Re: Some errors in MIT's intro C++ course

James Kanze <>
Sat, 18 Sep 2010 03:38:14 -0700 (PDT)
On Sep 18, 4:49 am, Daniel <> wrote:

On Sep 16, 4:51 am, James Kanze <>
wrote:> On Sep 12, 3:48 pm, Daniel <>

On Sep 11, 3:54 pm, James Kanze <> wrote:

Most of the larger Java projects
I've seen have been, in fact, GUI front ends to other tools
(e.g. Eclipse). Java is very good for GUI's, not because of the
language, but because of its libraries.

On the contrary, Java has had very little success on the GUI
side. Eclipse may be an exception, but it deliberately
eschewed the standard Java Swing components, and went its own
way. Personally, I don't particularly care for it as a
development tool, it's very heavy,

It's an IDE, which attempts to encompass everything. Visual
Studios is written in C++, and it's also very heavy:-).

but its success is largely attributable to its ability to
front a huge and diverse collection of enterprise tooling,
much of it written in Java.

Which brings us to the area where Java has thrived over the last
decade, on the server side: enterprise middleware, high end workflow
products, business orchestration tooling, fault tolerant middleware,
messaging infrastructure, etc.

Java is very successful in contexts where plugins are wanted.
The kernel code will be written in C or C++, but will provide a
JVM, so user defined classes can be loaded. In this context,
the Java distribution model does have significant advantages: a
plugin written for one system will (presumably) work on another,
and the JVM provides a sandbox so that the plugin cannot
(presumably) corrupt the main application.

The vast majority of the new tooling
in this space, from TIBCO, IBM, BEA and SUN (since absorbed by
Oracle), as well as new entrants, has been written in Java, and the
new products have been displacing the previous generation of tooling
that was written in C/C++.

I'm not sure how much of the actual root products is written in
Java. But they do provide a Java interface for plugins. And
they tend to use Java a lot for auxiliary functionality, since
these are generally implemented as plugins as well.

Depending on what you're targetting, Java's distribution model
(with one jar file for all platforms) may be an advantage or
a disadvantage (the "write once, debug everywhere" syndrome).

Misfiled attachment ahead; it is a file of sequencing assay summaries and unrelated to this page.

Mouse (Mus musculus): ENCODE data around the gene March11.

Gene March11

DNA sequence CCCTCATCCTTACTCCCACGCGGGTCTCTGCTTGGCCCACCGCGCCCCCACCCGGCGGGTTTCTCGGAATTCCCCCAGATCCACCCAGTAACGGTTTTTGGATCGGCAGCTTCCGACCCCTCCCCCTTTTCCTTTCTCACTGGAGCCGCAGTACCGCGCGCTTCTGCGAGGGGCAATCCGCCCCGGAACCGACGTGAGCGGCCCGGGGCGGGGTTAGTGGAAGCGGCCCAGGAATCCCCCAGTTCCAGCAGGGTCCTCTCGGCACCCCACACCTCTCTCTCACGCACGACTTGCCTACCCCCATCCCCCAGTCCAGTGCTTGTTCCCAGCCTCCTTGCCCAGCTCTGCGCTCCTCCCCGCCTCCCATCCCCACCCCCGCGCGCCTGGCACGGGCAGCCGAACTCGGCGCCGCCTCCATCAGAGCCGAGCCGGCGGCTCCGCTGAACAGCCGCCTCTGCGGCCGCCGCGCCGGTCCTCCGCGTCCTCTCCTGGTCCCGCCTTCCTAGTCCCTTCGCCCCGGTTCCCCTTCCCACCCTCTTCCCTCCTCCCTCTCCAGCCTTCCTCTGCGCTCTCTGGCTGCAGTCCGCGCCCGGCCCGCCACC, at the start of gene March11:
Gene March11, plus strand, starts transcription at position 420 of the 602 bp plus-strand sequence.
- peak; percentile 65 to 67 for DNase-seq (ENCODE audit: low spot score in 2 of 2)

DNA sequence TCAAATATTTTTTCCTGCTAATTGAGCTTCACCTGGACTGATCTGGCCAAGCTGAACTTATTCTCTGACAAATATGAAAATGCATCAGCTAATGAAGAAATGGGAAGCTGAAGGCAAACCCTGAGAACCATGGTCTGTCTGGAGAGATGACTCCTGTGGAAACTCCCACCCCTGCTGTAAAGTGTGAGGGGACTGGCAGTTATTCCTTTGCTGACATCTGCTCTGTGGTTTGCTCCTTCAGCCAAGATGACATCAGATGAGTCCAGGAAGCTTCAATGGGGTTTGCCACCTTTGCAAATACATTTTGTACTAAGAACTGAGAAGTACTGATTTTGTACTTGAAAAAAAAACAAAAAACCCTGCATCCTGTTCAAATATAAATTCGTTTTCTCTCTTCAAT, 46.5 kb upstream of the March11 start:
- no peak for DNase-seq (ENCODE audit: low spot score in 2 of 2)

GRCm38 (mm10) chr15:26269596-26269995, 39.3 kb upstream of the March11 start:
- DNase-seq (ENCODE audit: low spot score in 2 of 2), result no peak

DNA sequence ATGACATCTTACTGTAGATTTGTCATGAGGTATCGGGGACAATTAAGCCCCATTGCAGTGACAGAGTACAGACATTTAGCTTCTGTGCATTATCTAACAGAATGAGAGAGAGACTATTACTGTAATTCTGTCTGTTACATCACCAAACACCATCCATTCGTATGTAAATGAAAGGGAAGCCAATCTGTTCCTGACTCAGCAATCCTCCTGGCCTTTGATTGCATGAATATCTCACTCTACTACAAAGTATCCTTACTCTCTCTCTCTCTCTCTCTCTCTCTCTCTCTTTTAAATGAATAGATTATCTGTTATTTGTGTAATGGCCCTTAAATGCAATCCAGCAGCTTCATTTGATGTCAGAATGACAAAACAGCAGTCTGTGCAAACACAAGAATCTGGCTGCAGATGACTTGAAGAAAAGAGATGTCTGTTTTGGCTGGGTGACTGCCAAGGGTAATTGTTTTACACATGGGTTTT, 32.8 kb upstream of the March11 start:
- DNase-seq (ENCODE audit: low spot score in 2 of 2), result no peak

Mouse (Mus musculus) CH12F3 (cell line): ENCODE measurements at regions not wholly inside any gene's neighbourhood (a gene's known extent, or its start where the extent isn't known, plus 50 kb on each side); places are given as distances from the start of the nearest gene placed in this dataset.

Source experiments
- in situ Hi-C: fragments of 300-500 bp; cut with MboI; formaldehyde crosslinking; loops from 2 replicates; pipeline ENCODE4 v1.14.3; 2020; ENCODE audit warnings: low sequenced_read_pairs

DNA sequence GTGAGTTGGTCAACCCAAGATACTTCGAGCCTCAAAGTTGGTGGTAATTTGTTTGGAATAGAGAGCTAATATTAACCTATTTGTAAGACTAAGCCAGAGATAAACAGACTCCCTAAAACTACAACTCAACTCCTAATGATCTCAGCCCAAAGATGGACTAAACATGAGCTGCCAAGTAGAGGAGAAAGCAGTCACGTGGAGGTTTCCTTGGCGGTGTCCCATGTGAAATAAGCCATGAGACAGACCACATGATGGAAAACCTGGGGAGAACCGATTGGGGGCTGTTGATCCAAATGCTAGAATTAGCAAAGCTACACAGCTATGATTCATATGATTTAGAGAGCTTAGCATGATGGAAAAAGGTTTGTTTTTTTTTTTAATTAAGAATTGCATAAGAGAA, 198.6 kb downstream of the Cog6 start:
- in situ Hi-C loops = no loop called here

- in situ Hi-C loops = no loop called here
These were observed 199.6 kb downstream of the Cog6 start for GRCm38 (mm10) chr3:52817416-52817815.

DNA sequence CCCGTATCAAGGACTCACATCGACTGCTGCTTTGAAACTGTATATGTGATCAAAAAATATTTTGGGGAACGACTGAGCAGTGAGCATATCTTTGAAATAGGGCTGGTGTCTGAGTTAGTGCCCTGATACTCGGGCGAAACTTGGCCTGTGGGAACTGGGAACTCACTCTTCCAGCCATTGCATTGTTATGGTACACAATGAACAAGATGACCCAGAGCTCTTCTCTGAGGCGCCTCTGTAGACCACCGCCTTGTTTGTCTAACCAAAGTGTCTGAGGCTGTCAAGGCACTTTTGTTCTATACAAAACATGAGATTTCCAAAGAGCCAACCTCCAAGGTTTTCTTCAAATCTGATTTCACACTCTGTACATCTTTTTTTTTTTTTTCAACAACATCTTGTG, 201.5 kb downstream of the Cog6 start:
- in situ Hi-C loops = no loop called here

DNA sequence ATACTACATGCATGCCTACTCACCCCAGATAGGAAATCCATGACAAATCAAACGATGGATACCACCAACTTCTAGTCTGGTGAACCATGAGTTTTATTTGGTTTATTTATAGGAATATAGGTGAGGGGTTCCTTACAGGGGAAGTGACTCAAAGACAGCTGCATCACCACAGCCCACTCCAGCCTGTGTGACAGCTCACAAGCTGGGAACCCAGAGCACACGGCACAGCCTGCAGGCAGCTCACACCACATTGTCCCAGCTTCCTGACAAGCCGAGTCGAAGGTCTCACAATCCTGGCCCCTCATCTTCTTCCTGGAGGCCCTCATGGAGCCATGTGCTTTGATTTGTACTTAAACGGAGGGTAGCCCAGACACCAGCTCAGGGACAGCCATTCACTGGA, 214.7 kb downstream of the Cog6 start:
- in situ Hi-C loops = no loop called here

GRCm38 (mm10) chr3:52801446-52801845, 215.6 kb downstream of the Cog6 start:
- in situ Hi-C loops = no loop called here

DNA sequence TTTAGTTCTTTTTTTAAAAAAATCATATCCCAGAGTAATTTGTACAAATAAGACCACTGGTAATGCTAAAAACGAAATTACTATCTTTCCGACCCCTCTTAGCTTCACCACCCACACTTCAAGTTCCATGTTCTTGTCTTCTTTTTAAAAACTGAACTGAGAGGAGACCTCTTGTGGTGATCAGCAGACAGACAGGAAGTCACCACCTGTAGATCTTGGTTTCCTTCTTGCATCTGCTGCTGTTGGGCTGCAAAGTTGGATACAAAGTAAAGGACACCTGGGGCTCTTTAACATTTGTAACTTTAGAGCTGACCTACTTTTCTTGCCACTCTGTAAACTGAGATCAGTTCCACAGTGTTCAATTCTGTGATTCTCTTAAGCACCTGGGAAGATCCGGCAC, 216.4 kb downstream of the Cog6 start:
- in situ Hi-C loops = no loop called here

Whether you choose Java, C# or C++
for such projects depends on a lot of issues: Java is clearly
the least powerful langauge of the three, but distribution
issues may make it preferrable.

I think the vendors of enterprise middleware would not agree with your

Not if they're trying to sell their customers Java

The movement from C/C++ to Java was motivated largely by
convenience, the convenience of using a language that offered
reasonable support for character encoding standards, that offered
support for calendars and dates, that supported threading and garbage
collection, that offered reflection and with it made configuration
easy, that didn't suffer from the security holes opened up by off-by-
one errors, that offered a simpler programming model, that was well
supported on UNIX.

That was Sun's original argument. Experience has shown that it
isn't totally valid. Or rather, that while Java did bring in a
number of new advantages, it threw out much of the essential.

Of course, ease of deployment and distribution were part of

That, and the libraries, are the big reasons Java is used
today. With regards to the other points:

 -- Threading may have been missing in the C++ standard, but
    there are a lot of multi-threaded applications written in
    C++ anyway. In practice, it's just as present in C++ as in

 -- Garbage collection is an issue. Theoretically, it's
    available as a third party plugin in C++, but it's not that
    much used. Of course, if you're using value semantics (as
    C++ does), it's less of an issue than for Java, but it would
    still be nice (and it's absense does create serious security

 -- Reflection is nice for debuggers and such (and some types of
    plugins), but is not generally very useful. I've rarely
    seen it used in actual Java applications, or if so, only in
    very trivial ways that can easily be emulated (more safely,
    in fact) in C++.

 -- Off by one errors are a serious problem where C interfaces
    are involved, but in pure C++, you just use one of the
    mainstream standard libraries (Dinkumware or g++), and you
    have bounds checking.

A lot of the open source projects seem to be open source just to
show off how poorly they are engineered:-).

You mean the boost libraries :-)

Some of them, maybe, but on the whole, they are well engineered
with regards to the goals they set. (Whether those goals are
appropriate for your project is another issue.)

But I was thinking more of the tons of projects you see by one
or two people.

Seriously, I've only looked at a
small subset of these libraries, but my experience is bad.
Constructing an inverse t distribution doesn't work, the results of

    const boost::math::students_t dist(dof);
    const double t = boost::math::quantile(dist, y);

are pathological. banded_matrix doesn't work, multiplications go away
forever as the dimensions go up. This wouldn't be quite so irritating
if there weren't all those comments on the web about how boost was
developed by the best programmers in the world, people who are really
good don't need that.

It depends on the library. Some are better than others, and
some are not particularly good. (I'm not familiar with the math
library, so I can't comment here.)

In numerics, you have to test everything, you can't release
code that doesn't work.

In numerics, testing isn't sufficient. You have to analyse the
program logic manually to ensure numeric stability. (That
doesn't mean you shouldn't test, but that you need more than
just testing.)

James Kanze

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